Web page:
Using CRISPR to determine the effects of mutations of PTPN22 in human T cells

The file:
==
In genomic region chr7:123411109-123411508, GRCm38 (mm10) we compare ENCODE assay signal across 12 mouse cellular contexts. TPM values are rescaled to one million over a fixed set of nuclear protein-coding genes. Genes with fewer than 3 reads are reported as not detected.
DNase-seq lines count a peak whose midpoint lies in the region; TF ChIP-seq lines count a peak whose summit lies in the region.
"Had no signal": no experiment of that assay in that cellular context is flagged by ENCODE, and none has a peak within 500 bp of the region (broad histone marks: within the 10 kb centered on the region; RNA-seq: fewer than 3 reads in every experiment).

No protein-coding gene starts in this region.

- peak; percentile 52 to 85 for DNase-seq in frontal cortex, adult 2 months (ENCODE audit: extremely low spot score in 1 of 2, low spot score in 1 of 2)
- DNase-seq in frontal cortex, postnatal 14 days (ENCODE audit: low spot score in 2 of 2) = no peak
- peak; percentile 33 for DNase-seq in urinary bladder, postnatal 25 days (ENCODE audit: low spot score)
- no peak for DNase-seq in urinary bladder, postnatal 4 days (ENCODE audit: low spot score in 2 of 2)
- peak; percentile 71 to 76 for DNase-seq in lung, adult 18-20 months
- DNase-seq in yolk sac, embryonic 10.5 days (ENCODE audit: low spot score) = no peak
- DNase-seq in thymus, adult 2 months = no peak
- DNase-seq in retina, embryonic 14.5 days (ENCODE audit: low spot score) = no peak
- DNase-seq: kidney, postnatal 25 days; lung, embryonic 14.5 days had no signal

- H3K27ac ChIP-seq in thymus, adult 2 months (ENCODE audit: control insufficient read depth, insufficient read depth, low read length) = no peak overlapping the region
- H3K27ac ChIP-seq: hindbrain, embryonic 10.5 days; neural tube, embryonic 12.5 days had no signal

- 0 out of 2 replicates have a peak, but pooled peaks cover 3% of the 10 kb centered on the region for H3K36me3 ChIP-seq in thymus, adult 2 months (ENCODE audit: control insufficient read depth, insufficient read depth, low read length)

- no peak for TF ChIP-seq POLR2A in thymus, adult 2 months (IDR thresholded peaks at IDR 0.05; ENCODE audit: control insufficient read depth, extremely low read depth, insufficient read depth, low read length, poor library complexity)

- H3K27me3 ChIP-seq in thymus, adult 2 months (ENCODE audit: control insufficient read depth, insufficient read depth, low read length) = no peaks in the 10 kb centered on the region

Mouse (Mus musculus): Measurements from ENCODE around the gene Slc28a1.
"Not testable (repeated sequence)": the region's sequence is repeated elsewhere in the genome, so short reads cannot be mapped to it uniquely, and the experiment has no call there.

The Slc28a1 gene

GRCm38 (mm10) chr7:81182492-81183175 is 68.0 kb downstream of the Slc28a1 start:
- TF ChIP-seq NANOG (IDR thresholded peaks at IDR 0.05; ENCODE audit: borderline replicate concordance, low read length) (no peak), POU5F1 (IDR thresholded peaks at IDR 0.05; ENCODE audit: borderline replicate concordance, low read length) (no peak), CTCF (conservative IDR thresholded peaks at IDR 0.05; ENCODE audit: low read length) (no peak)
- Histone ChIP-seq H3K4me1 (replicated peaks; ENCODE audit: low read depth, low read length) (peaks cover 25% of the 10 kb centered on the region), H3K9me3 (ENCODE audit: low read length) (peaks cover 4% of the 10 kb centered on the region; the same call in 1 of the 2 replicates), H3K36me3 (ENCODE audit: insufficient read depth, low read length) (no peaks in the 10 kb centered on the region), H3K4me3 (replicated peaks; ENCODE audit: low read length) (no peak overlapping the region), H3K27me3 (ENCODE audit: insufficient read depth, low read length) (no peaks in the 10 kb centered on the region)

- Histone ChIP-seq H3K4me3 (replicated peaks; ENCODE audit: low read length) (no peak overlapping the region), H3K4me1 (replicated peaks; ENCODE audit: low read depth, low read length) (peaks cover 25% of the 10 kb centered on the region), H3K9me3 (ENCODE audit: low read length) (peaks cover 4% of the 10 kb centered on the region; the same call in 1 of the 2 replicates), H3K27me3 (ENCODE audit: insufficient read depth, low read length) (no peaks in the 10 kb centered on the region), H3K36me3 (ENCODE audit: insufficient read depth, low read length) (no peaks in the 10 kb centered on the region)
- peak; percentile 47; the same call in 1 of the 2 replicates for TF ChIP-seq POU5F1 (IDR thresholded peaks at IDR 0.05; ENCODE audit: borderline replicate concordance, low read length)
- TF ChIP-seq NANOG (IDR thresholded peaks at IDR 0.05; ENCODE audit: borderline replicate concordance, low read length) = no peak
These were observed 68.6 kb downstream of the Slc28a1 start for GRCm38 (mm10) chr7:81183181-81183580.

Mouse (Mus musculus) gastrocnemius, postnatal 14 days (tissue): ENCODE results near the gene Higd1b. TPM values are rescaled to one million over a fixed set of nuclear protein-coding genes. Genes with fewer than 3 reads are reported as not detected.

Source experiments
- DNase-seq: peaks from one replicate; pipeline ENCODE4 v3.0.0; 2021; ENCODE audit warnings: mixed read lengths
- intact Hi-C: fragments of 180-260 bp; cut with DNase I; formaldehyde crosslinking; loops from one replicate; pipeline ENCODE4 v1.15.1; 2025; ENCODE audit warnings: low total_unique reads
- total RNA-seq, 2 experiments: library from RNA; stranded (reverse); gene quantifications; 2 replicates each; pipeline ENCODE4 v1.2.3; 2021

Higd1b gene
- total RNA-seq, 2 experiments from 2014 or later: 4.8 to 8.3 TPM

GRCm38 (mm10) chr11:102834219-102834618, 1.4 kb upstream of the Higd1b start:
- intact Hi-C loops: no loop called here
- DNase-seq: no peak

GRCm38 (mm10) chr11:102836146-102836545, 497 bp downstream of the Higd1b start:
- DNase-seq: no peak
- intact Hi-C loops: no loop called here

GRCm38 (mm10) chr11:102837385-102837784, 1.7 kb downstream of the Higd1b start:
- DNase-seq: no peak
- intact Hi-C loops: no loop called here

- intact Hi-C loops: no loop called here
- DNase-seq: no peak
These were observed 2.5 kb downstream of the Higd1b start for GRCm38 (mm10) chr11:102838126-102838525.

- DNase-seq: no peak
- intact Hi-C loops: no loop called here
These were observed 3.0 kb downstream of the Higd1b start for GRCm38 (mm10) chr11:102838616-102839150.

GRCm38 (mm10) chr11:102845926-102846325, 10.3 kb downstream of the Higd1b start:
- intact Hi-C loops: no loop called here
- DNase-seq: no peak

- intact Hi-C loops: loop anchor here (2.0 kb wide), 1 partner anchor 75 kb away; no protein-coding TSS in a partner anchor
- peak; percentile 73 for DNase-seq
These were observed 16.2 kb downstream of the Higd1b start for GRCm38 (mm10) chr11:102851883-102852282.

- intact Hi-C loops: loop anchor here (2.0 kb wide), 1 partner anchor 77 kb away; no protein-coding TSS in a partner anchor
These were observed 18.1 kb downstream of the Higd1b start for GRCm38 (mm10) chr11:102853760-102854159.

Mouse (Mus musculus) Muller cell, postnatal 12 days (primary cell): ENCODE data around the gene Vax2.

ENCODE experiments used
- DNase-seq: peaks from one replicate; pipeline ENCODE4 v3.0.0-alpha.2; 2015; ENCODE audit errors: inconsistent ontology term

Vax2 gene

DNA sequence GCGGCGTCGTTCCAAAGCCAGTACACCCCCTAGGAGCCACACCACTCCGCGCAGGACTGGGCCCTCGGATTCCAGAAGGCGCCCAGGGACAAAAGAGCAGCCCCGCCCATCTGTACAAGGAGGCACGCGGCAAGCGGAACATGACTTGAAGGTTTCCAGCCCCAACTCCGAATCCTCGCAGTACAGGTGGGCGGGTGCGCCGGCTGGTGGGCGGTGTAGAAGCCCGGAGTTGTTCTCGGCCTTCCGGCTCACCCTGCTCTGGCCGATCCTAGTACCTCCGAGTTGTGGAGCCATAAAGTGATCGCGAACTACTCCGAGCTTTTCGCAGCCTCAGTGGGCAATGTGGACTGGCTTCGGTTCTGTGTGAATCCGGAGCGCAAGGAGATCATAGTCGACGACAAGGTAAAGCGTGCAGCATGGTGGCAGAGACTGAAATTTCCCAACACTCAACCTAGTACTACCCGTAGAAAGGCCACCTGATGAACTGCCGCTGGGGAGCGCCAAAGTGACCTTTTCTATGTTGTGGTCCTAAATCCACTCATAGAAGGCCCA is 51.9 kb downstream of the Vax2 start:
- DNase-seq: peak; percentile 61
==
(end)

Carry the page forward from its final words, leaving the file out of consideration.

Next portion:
The haematopoietic phosphatase PTPN22 is a key regulator in balancing immune responses between self-reactivity and tolerance. PTPN22 downregulates T cell signaling and harbors the non-HLA genetic variation most strongly associated with autoimmune disease in humans, the single nucleotide polymorphism R620W. The effect of this mutation is currently controversial due to confounding results in mouse and human models. The polymorphism is linked to increased susceptibility to autoimmunity in both human and mouse models, although the latter does depend on genetic background. However, mouse data clearly shows that the polymorphism has a loss-of-function effect on T cell signalling, whereas studies in human models largely demonstrate a gain-of-function effect for R620W. A confounding issue in human studies is that they depend on comparison of T cells from distinct individuals, on protein over-expression, or on RNA interference, techniques for which it is difficult to control for genetic and environmental variables, changes in stoichiometry, and off-target effects or incomplete knockdown, respectively. We aimed to create isogenic human cell lines with mutations in PTPN22 at the genomic level to alleviate the complications inherent in analysing human data. In addition to autoimmune pathogenesis, we are interested in the role of PTPN22 in a cancer setting. Because PTPN22 has a strong suppressive effect on T cell responses to weak affinity antigen, which encompass most tumour antigens, we postulated that knocking out PTPN22 may better enable T cells to kill tumour cells. Furthermore, we have shown that PTPN22 knockout (KO) leads to increased IL-2 expression in mouse T cells, and that this effect is protective against TGF-β mediated suppression, a common driver of T cell inhibition in the tumour microenvironment. T cell transfer experiments in mice showed that PTPN22 KO T cells are indeed more effective at reducing tumour size. Based on these findings, we aim to determine whether PTPN22 KO in human cells confers a similar effect on signaling. To investigate the effects of PTPN22 KO on human T cell signaling, we used CRISPR gene-editing to target PTPN22 in a Jurkat cell line. By combining this technique with lentiviral transduction of a specific T cell receptor, we generated human cell lines which are genetically identical, save for specific alterations to PTPN22, and which can be stimulated with strong or weak cognate antigen. We found that PTPN22 KO Jurkat cells develop an enhanced activation phenotype upon stimulation, including increased IL-2 expression. Additionally, PTPN22 KO Jurkat cells show enhanced Erk signalling following stimulation with weak affinity antigen, but this difference is lost as stimulus strength increases. CRISPR technology has presented the opportunity to create novel models of PTPN22 signalling in the context of human T cell lines. The data from these lines suggests that, unlike the R620W mutation, complete loss of PTPN22 has a comparable effect in human and mouse T cells. In conjunction with our previous findings, these results suggest that knocking out PTPN22 may lead to signalling alterations that improve adoptive T cell cancer therapy.